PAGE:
According to the findings, a majority of consumers (82 percent) have had an experience with a brand that is disappointing or upsetting, and more than three quarters of consumers (78 percent) say they have had an experience where they were not satisfied with the customer service provided.

Work Demands and Schedule Often Interfere With Eating Well, WIO Pop-Up Poll Says

By Staff
Thursday, August 8, 2019 8:00 AM Nearly half (47 percent) of the respondents to a recent Women In Optometry Pop-Up Poll said that they eat well most of the time. Another nearly 21 percent that they do about half of the time, and 15 percent they eat well less often than they'd like to. Just about 17 percent said that they eat well all of the time. 

A number of factors contributed to why respondents did not eat well at least part of the time. Overwhelmingly, 65 percent said that their work schedule demands were an interference. Other top responses were that participants were too tired to cook (44 percent), lack of inspiration (38 percent) and their kids'/family schedule (28 percent). Those who took the poll shared a glimpse of what their regular meals look like throughout the week. The dominant response of 80 percent was that they ate home-cooked with fresh foods, followed by prepared/frozen meals (7 percent) and takeout eaten at home (7 percent).

Trust and Mistrust in Americans’ Views of Scientific Experts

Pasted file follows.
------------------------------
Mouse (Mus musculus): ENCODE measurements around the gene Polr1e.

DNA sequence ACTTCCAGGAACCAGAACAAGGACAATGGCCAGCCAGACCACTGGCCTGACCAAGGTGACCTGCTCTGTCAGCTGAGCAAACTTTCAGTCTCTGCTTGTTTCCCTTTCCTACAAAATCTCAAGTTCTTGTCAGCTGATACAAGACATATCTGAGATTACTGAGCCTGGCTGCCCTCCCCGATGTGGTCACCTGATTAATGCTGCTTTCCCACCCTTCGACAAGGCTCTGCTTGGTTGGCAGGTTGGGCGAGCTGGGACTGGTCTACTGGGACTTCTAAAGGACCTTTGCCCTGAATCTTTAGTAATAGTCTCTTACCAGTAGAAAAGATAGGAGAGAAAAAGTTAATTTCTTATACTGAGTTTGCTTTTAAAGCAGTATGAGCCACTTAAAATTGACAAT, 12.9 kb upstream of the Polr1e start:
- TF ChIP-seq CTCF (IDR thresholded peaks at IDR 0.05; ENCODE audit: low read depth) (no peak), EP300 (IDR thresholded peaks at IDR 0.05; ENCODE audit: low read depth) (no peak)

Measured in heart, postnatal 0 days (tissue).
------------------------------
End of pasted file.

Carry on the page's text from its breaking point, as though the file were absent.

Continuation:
By Staff
Wednesday, August 7, 2019 8:00 AM In an era when science and politics often appear to collide, public confidence in scientists is on the upswing, and six-in-ten Americans say scientists should play an active role in policy debates about scientific issues, according to a new Pew Research Center survey. The survey finds public confidence in scientists on par with confidence in the military. It also exceeds the levels of public confidence in other groups and institutions, including the media, business leaders and elected officials.

At the same time, Americans are divided along party lines in terms of how they view the value and objectivity of scientists and their ability to act in the public interest. And, while political divides do not carry over to views of all scientists and scientific issues, there are particularly sizable gaps between Democrats and Republicans when it comes to trust in scientists whose work is related to the environment.

Optometry Equipment Market in Numbers

By Andrew Karp